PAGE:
The first time The Brat threw a tantrum, he decided to throw it in public, and the experience left me so shaken, it instantly killed all nascent, burgeoning desires to create another little human, now that Exhibit A was out of diapers and into pull-ups. Where, I wailed to the grim, dark skies above, had the happy, adorable, sweet-faced little child I had birthed disappeared? And who was this mean-spirited doppelganger in his place? Who was this snarling, spiteful, wailing at pierce-the-eardrum-levels little hoodlum that gets every eye in the immediate vicinity to look at you, and not in an approving, sympathetic or concerned manner? Could I return him to the hospital and pick another one?  As far as traumatic, life-changing memories go, the first public tantrum remains emblazoned in my memory, in Dolby Sound and Cinemascope colour, with background music, borrowed from a horror flick, inserted for added atmosphere. Quite fittingly, he chose to have it in a fast food outlet because the Happy Meal did not contain the toy he had his heart set on. Instead, it came with a toy that was inappropriately pink and girly, and I couldn't convince the harried person at the counter to exchange it for love or money (Of course, now I am older and wiser and he doesn't eat Happy Meals anymore, thus eliminating the root cause of the tantrum in the first place). 

Within seconds he morphed into an evil version of himself; inspired, it would seem, from the little girl who spat out pea soup and turned her head completely at a swivel in that movie which didn't let me sleep with the lights off for a month after I watched it. As I watched in horror, and the rest of the patrons gingerly side-stepped the squalling ball of flesh on the floor, one thing became frightfully clear: this was no longer the little tyke who could be cheered with a, "There look, doggie." Not even King Kong stomping through the streets could have distracted The Brat from this letting-off of steam. No, the only reaction to this level of tantrumming was to take solace from the wise words that King Solomon had inscribed on that ring: This too shall pass.

I survived that tantrum. And have survived many others since, and worked out an effective Plan of Action to deal with these tantrums and have also, with time and experience, been able to time the onset of a tantrum with amazing precision, down to the exact second at which he would stop being fit for public consumption and would have to be scooped away and taken into a deserted alley where he could allow his emotions free rein without the fear of distressing sensitive elderly ladies in the immediate vicinity with no access to their nerve tonics. Most of these tantrums were, I realised, set off by hunger or tiredness. If I could, with stealth and cunning, deflect the onset of these tantrums by distracting him or getting the hunger pangs under control, I was safe. If not, I would let him play it out, only ensuring that I managed to get him in less public surroundings while he gets it out of the system. Once he's done with the rolling on the floor and thrashing around act, he is generally much calmer and more likely to listen to the stern voice of reason saying, "The next time you do that, pick a clean carpet."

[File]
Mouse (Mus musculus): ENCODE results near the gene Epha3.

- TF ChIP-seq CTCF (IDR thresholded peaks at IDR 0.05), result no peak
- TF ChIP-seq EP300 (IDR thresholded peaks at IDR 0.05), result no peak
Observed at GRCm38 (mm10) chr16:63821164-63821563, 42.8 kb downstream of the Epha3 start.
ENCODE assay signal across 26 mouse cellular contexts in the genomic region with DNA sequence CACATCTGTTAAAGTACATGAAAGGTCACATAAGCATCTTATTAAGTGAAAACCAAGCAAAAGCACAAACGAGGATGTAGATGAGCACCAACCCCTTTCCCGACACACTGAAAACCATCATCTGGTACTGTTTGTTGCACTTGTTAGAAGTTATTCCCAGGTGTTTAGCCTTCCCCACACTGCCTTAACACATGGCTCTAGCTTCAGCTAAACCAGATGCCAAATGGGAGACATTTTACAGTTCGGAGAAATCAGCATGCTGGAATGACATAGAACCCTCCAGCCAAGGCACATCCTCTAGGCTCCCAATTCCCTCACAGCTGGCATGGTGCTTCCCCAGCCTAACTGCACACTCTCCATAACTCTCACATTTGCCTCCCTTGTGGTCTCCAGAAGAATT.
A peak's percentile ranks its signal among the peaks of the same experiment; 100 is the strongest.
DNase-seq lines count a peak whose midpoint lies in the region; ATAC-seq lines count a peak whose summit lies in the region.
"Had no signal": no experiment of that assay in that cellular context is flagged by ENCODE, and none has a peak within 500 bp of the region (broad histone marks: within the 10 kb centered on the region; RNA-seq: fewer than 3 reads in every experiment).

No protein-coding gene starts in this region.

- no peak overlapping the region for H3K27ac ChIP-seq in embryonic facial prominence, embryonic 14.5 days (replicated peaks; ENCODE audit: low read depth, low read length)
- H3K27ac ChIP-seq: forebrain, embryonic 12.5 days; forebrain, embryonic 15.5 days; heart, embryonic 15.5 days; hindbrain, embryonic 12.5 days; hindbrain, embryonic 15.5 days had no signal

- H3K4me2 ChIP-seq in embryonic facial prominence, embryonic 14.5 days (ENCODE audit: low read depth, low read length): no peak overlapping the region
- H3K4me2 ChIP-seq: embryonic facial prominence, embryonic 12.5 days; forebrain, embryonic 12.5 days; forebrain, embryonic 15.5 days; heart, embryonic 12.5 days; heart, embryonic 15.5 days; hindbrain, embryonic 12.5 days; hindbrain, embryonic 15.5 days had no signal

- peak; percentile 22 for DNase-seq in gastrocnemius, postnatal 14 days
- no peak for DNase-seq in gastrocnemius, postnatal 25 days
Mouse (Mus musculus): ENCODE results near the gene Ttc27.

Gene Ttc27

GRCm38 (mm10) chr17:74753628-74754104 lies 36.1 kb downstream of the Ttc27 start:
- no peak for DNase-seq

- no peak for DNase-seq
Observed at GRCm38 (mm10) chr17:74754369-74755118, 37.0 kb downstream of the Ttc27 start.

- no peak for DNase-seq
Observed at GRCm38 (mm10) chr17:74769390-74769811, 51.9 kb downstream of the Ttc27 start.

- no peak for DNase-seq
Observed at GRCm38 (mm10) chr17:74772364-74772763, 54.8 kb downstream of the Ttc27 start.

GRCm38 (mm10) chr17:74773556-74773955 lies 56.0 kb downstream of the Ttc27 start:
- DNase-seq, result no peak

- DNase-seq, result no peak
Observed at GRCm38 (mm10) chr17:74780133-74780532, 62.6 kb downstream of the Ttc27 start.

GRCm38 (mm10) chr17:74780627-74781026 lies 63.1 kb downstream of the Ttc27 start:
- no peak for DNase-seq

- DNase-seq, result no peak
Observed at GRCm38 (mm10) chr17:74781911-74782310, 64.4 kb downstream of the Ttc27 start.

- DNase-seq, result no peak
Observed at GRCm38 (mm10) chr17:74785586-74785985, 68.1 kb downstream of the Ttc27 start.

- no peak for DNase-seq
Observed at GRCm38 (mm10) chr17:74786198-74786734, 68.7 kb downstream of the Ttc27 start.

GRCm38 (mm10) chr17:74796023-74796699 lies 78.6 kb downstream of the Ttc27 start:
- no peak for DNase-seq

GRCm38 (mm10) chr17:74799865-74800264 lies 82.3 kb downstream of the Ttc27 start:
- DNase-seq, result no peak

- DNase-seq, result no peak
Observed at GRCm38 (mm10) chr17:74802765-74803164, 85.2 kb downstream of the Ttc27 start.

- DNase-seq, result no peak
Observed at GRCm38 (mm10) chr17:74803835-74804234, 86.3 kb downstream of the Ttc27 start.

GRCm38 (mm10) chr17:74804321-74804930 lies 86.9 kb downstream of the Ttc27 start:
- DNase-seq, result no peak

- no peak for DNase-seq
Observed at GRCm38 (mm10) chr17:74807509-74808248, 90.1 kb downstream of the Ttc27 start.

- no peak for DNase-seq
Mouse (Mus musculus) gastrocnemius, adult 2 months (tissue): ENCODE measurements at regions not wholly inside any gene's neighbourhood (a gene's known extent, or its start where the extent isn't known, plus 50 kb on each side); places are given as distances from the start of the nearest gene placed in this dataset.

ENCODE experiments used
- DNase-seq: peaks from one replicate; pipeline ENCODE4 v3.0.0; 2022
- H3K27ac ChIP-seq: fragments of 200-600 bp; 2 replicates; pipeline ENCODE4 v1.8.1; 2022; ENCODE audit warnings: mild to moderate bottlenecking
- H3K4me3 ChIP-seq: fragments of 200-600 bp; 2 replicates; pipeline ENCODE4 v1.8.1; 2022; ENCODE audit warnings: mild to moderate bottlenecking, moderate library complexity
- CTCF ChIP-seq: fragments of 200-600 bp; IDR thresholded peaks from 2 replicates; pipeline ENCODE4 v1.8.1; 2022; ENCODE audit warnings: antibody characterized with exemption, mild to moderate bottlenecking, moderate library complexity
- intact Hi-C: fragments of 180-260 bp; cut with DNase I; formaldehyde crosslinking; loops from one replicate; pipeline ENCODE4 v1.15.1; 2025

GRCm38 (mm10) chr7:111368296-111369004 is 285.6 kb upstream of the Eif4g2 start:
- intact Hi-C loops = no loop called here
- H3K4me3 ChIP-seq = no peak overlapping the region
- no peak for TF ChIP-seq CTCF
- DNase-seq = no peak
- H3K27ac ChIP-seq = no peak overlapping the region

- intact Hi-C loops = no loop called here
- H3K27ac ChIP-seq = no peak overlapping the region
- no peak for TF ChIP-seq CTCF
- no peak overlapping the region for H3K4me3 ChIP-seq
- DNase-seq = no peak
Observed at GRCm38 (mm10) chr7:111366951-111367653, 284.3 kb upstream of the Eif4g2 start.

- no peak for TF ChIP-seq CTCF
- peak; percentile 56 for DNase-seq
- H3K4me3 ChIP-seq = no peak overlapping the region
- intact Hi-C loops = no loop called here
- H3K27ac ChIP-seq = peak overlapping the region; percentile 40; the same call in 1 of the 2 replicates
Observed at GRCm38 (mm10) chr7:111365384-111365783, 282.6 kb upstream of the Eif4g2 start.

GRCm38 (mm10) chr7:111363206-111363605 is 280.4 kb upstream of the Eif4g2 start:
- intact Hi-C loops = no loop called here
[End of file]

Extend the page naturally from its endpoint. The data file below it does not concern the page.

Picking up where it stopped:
As he grew and acquired more language and therefore was better equipped to tell me exactly what he thought of things and what he needed, like, "Now that we're finally here at the pizza place after having crawled through an hour of traffic, I'd rather have Chinese food", the temper tantrums decreased. Another valid contributory factor was his realisation that Mamma was going to sit on her hands till the tantrum lasted, and only let fly once the endorphins of his tantrum had died down, and that was infinitely more scary a prospect that allowing himself the luxury of a tantrum. And of course, he's never been lucky enough to get what he tantrums for, if it is in the toy or treat category, so the tantrums fast lost their appeal. He's a big boy now and looks on with concern as smaller kids do the thrashing on the floor act in public, even asking their mothers politely if they planned to take them away into less public spots.

I realised how far we'd come when, the other day, at a store, we were the recipients of appalling service and I threw a right hopping-on-the-ground tantrum and demanded to speak to the store manager NOW, in tones, I'm embarrassed to say, that were quite at Wake The Dead levels. The Brat tugged at my hand firmly, all the while looking at me with a stern glint in his eye, "Now Mom, let's go to the passage and finish getting angry. Then we'll talk."